This article highlights the important role between physical activity and sleep, and utilised a common activity tracker to investigate this, which makes the ecological validity of this study very high, i.e. achievable for a large population. Moreover, the researchers also set a realistic walking goal, and found a positive correlation between sleep and activity, particularly in women.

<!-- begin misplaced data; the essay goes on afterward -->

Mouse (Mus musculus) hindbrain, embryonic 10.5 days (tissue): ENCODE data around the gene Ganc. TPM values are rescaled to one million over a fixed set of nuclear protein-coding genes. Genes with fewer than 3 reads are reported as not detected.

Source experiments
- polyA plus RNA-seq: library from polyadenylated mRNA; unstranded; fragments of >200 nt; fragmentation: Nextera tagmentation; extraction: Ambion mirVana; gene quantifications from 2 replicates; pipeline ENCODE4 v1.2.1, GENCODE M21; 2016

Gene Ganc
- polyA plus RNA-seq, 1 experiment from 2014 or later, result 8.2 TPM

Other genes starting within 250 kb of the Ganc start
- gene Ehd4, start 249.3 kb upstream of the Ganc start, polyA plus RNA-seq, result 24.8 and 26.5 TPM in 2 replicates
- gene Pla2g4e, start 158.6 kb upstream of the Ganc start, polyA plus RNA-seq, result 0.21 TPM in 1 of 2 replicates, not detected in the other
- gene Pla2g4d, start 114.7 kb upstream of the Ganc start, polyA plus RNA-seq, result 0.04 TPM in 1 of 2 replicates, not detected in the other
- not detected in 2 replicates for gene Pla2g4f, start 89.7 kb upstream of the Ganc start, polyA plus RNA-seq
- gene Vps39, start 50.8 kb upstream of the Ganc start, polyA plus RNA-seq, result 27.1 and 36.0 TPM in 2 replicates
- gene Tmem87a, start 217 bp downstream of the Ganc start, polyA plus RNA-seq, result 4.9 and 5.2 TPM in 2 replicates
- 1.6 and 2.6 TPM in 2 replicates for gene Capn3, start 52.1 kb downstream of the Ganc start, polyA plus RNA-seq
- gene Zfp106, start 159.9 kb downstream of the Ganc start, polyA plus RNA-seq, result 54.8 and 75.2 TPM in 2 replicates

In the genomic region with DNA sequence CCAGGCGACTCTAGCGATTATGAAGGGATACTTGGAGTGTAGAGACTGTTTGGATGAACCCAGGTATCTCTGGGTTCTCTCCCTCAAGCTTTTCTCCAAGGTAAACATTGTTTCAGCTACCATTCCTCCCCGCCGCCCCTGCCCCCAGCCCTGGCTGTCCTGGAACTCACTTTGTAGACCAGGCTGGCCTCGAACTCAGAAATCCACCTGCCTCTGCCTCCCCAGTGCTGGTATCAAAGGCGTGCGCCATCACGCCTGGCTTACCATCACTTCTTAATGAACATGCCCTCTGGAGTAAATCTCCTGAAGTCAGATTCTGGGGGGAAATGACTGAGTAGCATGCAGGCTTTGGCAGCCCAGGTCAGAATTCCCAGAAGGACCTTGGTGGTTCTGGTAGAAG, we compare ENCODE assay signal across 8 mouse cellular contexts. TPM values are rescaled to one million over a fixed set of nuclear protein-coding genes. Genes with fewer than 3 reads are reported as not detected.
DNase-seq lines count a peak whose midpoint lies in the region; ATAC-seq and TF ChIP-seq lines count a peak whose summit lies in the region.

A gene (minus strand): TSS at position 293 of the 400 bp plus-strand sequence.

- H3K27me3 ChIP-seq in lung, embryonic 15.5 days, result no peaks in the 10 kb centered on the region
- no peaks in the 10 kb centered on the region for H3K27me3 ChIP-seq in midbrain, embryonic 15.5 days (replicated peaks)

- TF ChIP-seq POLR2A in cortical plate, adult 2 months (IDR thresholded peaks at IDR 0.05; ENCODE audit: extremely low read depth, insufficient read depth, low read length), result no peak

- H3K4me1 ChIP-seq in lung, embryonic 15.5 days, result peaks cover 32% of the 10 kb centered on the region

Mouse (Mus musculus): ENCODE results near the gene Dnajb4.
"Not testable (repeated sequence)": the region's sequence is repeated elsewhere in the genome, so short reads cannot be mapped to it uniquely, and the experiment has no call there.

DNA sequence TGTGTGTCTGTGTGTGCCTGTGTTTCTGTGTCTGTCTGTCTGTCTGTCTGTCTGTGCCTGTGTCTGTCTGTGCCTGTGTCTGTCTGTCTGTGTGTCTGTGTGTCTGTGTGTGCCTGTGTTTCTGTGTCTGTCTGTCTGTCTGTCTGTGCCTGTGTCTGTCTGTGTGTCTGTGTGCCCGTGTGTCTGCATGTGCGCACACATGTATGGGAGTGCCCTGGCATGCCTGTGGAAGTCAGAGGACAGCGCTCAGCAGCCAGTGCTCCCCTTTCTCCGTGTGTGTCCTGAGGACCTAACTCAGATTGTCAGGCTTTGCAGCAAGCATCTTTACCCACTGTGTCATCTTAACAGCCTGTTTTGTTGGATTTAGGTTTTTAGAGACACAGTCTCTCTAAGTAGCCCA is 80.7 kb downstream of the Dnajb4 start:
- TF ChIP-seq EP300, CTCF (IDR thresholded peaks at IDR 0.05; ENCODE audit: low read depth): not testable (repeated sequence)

However, this study did have some limitations: there was a disproportionate number of female participants, and the self-reported questionnaires for sleep quality and sleep duration were not described in detail. A standardised outcome measure, as well as using other technology (such as a sleep monitor, for instance) could have led to other or at least more detailed outcomes than just self-reporting.
All this aside, this article does make a compelling case for the importance of exercise for sleeping well, especially with the growing number of people worldwide who struggle with this each night.